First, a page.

# Thread: Easy proof - Logarithms

1. ## Easy proof - Logarithms

Well, my problem is this : I need to check if this series is convergent :

Sigma of (1 to infinity) : $\displaystyle \frac{log(n)}{2n^3-1}$

now, I did the following thing:

$\displaystyle \frac{log(n)}{2n^3-1}$ < $\displaystyle \frac{log(n)}{2n^3}$ < $\displaystyle \frac{2n}{2n^3}$=$\displaystyle \frac{1}{n^2}$

*Wherever I wrote ' < ', it also works with ' <= '
(The last one is known to be convergent)

All is left for me to prove is this:

2n>=log(n)

I tried to prove it with induction... We haven't yet 'officially' learned logarithms, so this is not obvious to use.

Thanks

2. Originally Posted by adam63
Well, my problem is this : I need to check if this series is convergent :

Sigma of (1 to infinity) : $\displaystyle \frac{log(n)}{2n^3-1}$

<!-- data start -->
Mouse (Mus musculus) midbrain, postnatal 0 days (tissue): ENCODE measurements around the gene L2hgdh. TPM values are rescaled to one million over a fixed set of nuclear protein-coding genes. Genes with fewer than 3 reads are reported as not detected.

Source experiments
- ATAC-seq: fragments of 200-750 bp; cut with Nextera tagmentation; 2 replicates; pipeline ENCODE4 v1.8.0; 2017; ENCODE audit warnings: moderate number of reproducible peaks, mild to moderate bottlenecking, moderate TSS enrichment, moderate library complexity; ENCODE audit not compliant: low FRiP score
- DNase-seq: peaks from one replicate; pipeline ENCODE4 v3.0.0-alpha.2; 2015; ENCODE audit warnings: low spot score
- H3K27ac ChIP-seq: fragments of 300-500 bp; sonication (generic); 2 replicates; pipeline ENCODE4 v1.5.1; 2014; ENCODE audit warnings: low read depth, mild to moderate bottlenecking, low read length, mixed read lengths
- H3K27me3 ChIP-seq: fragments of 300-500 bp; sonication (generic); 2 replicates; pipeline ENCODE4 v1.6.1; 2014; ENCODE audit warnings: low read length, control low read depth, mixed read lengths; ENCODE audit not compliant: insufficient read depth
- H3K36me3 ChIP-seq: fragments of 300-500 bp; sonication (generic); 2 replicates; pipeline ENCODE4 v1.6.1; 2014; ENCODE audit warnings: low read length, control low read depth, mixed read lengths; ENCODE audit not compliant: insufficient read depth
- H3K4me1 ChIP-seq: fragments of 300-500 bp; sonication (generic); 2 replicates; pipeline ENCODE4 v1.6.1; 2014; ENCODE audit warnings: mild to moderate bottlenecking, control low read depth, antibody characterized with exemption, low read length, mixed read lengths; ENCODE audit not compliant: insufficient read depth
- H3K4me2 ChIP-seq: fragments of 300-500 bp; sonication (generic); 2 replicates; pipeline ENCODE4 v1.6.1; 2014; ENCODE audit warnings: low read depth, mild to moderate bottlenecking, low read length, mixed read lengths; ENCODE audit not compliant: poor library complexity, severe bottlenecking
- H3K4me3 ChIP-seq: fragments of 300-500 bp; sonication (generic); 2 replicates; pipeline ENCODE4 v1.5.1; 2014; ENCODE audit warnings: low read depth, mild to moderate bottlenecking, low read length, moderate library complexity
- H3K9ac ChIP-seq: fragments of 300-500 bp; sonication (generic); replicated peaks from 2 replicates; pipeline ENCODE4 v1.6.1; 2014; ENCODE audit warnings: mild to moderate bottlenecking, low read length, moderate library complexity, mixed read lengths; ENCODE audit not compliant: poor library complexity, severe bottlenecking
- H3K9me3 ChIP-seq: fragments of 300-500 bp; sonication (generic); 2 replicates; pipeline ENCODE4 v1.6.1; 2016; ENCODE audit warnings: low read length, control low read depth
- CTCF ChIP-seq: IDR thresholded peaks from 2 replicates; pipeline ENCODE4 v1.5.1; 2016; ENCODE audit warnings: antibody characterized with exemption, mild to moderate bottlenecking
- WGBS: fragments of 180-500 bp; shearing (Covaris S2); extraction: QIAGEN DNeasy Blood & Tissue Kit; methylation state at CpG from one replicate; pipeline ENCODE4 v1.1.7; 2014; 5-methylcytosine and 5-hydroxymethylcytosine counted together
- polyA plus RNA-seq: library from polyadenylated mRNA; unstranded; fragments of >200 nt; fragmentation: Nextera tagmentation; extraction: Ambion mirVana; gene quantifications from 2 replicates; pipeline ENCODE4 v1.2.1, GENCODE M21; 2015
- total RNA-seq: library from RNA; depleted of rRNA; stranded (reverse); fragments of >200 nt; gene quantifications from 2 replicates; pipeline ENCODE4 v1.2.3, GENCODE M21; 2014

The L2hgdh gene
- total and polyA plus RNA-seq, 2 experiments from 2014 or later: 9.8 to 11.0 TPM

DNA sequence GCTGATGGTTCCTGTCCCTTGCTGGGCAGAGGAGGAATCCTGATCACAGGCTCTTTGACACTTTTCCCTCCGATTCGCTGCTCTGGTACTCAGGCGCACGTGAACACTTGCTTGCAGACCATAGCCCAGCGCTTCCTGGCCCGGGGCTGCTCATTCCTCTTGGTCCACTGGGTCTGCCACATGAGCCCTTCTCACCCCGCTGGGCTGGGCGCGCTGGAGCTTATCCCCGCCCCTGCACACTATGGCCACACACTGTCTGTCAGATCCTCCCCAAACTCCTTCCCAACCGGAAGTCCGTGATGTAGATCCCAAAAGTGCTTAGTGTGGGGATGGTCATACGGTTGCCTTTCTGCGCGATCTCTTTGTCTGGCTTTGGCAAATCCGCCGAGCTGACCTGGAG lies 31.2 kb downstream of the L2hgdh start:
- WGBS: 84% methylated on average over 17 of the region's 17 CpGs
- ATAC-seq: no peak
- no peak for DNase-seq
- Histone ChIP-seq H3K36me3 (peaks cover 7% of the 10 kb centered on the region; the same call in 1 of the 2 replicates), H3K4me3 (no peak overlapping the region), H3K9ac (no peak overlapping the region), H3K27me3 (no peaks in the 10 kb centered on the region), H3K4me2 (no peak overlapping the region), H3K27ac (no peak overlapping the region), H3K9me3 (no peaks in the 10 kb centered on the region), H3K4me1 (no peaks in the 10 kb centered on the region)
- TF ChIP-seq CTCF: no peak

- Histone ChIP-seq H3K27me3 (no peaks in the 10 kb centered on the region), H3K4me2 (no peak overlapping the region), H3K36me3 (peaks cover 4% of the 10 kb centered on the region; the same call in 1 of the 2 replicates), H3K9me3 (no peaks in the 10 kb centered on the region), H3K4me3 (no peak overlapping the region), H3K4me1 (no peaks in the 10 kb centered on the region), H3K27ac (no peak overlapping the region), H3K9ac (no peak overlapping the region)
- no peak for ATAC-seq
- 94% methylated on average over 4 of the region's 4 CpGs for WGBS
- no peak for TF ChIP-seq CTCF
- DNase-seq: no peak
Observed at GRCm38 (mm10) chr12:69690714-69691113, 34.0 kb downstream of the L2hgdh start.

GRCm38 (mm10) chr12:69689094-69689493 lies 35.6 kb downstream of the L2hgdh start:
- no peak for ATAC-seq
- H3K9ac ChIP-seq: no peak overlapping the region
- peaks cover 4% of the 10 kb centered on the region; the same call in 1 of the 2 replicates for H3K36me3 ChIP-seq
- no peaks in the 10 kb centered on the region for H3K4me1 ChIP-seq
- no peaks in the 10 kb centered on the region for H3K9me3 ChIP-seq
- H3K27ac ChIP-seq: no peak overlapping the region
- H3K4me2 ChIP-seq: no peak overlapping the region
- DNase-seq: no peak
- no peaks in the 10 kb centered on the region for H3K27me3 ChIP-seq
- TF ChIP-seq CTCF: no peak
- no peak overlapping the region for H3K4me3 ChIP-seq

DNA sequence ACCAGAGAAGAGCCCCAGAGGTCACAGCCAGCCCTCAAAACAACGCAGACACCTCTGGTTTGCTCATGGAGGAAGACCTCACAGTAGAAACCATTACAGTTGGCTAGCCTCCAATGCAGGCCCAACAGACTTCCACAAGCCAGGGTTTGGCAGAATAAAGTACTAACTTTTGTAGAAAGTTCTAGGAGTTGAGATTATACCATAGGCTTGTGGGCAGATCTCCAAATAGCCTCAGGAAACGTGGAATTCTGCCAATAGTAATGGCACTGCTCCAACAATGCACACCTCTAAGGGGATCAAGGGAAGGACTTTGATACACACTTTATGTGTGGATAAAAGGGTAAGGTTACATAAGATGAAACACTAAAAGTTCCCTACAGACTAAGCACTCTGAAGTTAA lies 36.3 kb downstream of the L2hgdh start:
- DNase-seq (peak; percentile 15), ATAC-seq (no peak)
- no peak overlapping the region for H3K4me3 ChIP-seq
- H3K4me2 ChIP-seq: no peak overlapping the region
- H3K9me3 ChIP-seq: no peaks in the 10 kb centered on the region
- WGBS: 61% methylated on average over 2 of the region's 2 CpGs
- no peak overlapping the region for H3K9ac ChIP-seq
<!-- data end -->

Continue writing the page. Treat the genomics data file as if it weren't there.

now, I did the following thing:

$\displaystyle \frac{log(n)}{2n^3-1}$ < $\displaystyle \frac{log(n)}{2n^3}$ < $\displaystyle \frac{2n}{2n^3}$=$\displaystyle \frac{1}{n^2}$

*Wherever I wrote ' < ', it also works with ' <= '
(The last one is known to be convergent)

All is left for me to prove is this:

2n>=log(n)

I tried to prove it with induction... We haven't yet 'officially' learned logarithms, so this is not obvious to use.

Thanks
You could consider the function

$\displaystyle f(x) = 2x - \ln x$
and show that $\displaystyle f(1) > 0$ and $\displaystyle f'(x) > 0$ for $\displaystyle x > 1$ so $\displaystyle f(x) > 0$ for all $\displaystyle x > 1$ (MVT).